“Thermocol is nothing but plastic with up to 95 per cent of air trapped inside it. That’s why it is called Expanded Polystyrene (EPS). So what Therminator does is it forces that air out by deforming the polystyrene bondings. Its thermal plates heat the EPS at glass transition temperature where it doesn’t melt but transition to semi-solid state to form polysterene again. This polysterene can be recycled into pellets just as plastics are.”

  Operating temperatures are carefully calibrated to ensure no fumes are generated but to be on the safer side, Sylvester has recently attached an air filter on top of his lone machine, which took him two years, two iterations and more than Rs4 lakh from his pockets to put together.


  So far, so good. But has his innovation found any takers? Sylvester nods and says, “Gilgal Charitable Trust has agreed for a pilot run at the DWCC, which it manages at Ward No 5 of Yelakanka. But they need BBMP’s approval first, which will happen only after the elections get over. I don’t get why civic issues should be sidelined due to elections.”

  Taking a dig at the political priorities of the state, he says in the same breath: “When you have candidates like Sanjay Patil (a BJP MLA) saying that the electoral contest in the state is about religions and not roads and drinking water, I am not sure what else to expect.”

  More on this, he says Electronics City Industrial Township Authority (ELCITA) has asked him to give a demo of the Therminator next week, and MRPL-ONGC in Mangaluru has shown interest to fund his project under its startup initiative.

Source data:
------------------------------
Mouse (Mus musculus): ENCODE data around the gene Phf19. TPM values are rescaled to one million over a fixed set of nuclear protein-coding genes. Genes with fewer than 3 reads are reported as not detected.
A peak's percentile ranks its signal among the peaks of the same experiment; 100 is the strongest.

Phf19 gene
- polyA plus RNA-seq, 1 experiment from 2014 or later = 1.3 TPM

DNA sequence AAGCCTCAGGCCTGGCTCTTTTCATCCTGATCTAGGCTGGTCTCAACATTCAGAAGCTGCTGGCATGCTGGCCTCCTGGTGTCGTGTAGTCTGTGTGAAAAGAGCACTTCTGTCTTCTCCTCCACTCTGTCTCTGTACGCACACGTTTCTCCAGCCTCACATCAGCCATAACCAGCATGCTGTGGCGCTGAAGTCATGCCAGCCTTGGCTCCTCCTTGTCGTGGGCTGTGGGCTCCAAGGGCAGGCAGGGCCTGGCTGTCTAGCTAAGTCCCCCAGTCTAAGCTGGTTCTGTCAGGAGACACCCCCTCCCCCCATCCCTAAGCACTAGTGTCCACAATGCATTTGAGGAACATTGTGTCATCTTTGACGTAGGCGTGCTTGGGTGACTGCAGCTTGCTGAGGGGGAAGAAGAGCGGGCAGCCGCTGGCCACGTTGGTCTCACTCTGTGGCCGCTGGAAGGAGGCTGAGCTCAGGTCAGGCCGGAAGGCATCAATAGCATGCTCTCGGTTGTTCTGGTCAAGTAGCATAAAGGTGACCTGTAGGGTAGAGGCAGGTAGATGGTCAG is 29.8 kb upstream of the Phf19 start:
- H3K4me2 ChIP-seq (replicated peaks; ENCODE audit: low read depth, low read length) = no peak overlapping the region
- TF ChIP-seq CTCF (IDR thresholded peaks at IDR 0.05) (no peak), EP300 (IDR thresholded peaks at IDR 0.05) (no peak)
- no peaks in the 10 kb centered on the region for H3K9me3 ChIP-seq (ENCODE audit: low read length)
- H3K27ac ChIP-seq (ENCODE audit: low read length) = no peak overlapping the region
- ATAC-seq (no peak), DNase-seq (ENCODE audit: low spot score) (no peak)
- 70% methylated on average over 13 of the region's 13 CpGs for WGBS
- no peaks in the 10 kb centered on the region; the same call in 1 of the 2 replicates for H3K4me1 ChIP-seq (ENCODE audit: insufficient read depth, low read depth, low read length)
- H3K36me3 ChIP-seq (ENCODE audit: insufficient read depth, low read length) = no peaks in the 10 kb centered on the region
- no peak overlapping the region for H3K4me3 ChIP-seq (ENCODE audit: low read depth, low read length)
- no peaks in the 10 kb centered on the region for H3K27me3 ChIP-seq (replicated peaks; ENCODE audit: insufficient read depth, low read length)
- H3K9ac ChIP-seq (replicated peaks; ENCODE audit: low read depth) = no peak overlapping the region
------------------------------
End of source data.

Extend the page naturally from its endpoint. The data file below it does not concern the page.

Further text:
But a lot needs to be done before Therminator can make an impact. He says: “By the end of this summer, once this pilot is over, I want to give Therminator out for rent to DWCCs and companies. I want to manufacture more Therminators and sell them. They will be of two capacities – 1kg for `4.5lakh, and 2kg for `6.5lakh. I also want to automate the whole process of loading and offloading.” There’s more. In the long run, he wants to connect DDWCs and companies to recycling units so that they know their thermocol waste is not going waste and is actually being reused. “It will bring accountability and transparency to the process,” he signs off.

  thermo 2

  Facts speak

  * Thermocol is Expanded Polystyrene i.e. plastic with 95 per cent air. Therminator forces that air out using heat, pressure, and gravity, and turns thermocol back into a ball of polysterene, which can be recycled into pellets just like plastics.

  * Since it melts thermocol and doesn’t burn it, it doesn’t produce harmful gases.

  * Therminator can reduce a batch of thermocol to 80 per cent of its volume. It can process 1kg of thermocol in every cycle.

  * Up to 500kg of compressed thermocol can be transported in a truck in one trip as opposed to 100kg in its original form. So, garbage collectors can make more money by selling it off to recycling plants in one go.

herbal napkin making machine thermocol plate machine:Bengalurean’s contraption compacts loads of thermocol into a small lump: Therminator: Salvation